Kabul backs off private contractor ban
KABUL — The Afghan government Sunday rolled back its plan to disband all private security firms, declaring that those protecting embassies and military bases could maintain those operations in the country.
President Hamid Karzai’s office said firms “providing security for embassies, transport of diplomats, diplomatic residences, international forces’ bases and depots can continue operation within these limits”.
Karzai in August ordered that all private security contractors operating in the country, both Afghan and international, must cease operations by January 1, 2011.
The decree led to widespread concern that the deadline was too tight to find alternatives amid a deteriorating security situation, and fears that some diplomats and private companies would be forced to leave Afghanistan.
While the measure received widespread support in principle, diplomats, military officials and private security contractors have said Karzai’s government has been under intense pressure to reconsider the blanket ban.
In a brief statement Sunday, Karzai’s office said that “concerns expressed by NATO commanders and foreign embassies about the dissolution of private security companies” had been considered.
Firms not involved in military or diplomatic security would be dissolved as planned, it said.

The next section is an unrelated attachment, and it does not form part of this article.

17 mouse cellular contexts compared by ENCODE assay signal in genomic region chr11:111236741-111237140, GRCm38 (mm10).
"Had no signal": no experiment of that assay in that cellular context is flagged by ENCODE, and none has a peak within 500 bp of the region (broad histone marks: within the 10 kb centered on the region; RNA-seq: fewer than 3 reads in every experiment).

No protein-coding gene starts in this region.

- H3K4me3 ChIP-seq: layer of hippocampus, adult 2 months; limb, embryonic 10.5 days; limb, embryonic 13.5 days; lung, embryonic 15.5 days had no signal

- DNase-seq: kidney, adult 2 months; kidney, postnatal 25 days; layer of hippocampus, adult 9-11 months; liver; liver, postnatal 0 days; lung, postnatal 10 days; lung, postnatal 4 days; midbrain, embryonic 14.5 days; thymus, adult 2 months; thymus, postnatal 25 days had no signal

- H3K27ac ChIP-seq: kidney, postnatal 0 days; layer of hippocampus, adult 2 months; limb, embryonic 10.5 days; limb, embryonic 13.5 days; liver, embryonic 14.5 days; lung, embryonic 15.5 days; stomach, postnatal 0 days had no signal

“Other private security companies pose a serious threat to internal security and national sovereignty, and the dissolution process will continue with no exception,” the statement said.
Afghan officials have said that more than 50 private security firms, about half of them Afghan, employ tens of thousands of armed personnel across the country.
Following the collapse of the Taliban regime in a 2001 US-led invasion, private security firms rushed in to fill a vacuum created by a lack of adequately trained police and army forces.
In 2006 the Afghan authorities began registering, regulating and licensing the firms but there have been questions about the activities of some.
The firms provide security to the international forces, the Pentagon, the UN mission, aid and non-governmental organizations, embassies and Western media companies in Afghanistan.
But Afghans criticize the private security forces as overbearing and abusive, notably on the country’s roads.